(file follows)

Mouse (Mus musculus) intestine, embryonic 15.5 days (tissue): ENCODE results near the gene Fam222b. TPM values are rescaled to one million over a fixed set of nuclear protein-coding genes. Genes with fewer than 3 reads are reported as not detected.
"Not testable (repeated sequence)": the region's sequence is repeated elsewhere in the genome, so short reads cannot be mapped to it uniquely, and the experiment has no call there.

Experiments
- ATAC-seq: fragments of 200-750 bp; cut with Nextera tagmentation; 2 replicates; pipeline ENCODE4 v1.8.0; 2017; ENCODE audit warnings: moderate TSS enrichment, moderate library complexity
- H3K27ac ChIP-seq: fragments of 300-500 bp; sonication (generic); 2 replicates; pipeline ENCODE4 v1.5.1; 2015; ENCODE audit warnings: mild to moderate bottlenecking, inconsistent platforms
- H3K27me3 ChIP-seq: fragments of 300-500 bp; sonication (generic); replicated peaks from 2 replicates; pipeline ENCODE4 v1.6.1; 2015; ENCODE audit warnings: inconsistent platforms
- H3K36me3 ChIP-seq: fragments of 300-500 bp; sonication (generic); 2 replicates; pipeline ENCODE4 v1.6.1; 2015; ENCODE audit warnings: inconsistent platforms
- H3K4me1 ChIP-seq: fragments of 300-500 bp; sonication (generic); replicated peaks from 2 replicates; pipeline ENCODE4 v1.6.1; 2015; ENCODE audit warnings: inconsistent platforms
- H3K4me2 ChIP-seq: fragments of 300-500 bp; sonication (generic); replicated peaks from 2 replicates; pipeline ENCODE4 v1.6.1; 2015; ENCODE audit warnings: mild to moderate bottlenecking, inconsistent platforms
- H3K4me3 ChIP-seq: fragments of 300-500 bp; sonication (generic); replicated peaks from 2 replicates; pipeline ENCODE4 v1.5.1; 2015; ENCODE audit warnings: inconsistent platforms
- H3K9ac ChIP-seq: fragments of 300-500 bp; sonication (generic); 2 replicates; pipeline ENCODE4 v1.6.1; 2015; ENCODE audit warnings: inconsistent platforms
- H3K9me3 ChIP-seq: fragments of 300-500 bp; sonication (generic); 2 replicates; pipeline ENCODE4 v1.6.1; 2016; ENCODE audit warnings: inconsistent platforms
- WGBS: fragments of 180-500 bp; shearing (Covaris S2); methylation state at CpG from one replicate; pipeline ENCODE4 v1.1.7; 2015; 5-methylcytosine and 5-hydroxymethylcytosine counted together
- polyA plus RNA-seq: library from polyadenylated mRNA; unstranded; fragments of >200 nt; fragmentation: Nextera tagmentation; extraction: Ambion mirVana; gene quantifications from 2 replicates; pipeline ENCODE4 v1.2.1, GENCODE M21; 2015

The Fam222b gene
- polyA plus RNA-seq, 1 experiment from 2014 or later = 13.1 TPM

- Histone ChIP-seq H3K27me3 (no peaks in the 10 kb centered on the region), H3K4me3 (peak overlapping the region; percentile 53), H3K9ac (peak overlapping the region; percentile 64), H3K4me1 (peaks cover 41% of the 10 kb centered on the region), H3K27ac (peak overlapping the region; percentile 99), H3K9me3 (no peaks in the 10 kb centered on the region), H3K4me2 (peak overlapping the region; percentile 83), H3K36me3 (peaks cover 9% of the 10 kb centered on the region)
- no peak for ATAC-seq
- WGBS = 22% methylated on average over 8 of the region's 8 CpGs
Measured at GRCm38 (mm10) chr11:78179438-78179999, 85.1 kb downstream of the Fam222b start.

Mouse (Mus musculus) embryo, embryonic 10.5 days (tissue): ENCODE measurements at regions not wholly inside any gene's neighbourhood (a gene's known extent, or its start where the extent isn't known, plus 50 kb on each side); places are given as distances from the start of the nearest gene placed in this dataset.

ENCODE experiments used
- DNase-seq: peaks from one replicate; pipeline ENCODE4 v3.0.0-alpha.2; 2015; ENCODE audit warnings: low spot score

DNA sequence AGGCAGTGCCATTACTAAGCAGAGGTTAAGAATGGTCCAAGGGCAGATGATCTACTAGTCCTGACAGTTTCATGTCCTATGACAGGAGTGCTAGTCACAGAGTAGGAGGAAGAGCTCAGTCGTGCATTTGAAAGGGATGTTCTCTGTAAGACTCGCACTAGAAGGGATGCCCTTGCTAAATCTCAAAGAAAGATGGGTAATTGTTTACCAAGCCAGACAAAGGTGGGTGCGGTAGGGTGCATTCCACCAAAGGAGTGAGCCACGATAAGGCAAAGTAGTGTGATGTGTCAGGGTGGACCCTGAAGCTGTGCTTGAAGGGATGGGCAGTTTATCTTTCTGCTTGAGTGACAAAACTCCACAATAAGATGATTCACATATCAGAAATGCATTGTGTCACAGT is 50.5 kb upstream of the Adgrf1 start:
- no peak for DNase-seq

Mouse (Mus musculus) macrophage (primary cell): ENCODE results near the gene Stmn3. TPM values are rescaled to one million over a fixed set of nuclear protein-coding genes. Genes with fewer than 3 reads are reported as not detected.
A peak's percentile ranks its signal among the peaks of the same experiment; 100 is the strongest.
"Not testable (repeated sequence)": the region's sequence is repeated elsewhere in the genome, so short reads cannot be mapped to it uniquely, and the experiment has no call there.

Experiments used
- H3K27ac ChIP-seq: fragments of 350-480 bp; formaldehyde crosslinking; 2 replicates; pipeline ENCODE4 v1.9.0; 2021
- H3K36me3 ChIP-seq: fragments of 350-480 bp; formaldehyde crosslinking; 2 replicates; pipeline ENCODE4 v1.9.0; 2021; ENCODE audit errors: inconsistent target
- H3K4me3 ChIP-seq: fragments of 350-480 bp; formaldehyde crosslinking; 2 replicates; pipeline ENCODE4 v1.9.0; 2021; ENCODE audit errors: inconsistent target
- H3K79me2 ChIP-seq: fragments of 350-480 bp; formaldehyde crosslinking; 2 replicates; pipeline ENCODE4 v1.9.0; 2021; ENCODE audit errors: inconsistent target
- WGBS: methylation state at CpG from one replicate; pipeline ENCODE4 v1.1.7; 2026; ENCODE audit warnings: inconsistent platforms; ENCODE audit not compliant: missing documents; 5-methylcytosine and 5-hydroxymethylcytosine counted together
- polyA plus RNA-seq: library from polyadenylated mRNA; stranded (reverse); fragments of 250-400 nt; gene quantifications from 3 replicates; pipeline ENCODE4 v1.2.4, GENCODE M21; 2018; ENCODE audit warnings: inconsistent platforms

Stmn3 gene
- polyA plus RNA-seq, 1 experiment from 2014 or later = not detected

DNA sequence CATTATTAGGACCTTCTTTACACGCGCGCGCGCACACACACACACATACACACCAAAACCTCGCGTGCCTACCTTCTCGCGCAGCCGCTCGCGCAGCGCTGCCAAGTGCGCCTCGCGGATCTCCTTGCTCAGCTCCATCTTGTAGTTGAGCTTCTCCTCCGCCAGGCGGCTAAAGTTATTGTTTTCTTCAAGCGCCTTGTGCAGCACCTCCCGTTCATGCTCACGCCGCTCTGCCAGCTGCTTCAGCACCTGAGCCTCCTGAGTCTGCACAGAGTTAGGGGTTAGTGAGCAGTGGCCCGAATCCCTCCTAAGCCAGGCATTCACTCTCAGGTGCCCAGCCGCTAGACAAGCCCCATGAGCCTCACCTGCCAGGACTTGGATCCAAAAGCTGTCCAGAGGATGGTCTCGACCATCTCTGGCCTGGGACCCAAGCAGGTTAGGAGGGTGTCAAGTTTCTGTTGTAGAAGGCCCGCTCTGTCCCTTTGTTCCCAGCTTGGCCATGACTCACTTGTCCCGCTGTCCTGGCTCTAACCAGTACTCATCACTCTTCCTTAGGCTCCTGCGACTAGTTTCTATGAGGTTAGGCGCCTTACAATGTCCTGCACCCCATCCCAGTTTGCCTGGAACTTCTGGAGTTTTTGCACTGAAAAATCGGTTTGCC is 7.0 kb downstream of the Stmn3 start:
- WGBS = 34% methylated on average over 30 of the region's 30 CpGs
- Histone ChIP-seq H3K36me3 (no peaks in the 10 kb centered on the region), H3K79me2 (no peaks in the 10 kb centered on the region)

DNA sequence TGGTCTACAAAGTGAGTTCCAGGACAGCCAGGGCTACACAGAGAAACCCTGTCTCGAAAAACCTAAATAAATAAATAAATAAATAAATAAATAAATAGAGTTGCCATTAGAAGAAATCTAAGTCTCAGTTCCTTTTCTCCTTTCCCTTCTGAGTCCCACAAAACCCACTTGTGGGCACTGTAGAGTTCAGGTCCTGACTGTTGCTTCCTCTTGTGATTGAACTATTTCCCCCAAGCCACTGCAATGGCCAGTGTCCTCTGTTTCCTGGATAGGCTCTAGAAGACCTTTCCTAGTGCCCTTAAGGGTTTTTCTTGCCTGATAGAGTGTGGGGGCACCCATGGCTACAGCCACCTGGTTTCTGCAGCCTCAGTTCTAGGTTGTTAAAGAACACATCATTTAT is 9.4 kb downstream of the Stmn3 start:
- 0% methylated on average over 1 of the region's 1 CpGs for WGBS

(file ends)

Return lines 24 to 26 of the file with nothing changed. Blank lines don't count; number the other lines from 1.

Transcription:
DNA sequence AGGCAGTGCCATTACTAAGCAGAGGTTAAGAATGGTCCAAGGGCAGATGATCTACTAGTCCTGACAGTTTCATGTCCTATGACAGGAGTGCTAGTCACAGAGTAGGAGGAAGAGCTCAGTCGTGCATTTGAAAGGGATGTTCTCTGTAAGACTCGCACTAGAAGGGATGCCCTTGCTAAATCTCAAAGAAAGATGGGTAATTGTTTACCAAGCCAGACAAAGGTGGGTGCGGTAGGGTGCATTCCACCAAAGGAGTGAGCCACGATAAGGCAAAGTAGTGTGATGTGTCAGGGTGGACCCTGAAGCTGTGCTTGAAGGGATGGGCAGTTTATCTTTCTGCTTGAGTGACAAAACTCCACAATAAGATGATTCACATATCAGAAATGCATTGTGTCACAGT is 50.5 kb upstream of the Adgrf1 start:
- no peak for DNase-seq

Mouse (Mus musculus) macrophage (primary cell): ENCODE results near the gene Stmn3. TPM values are rescaled to one million over a fixed set of nuclear protein-coding genes. Genes with fewer than 3 reads are reported as not detected.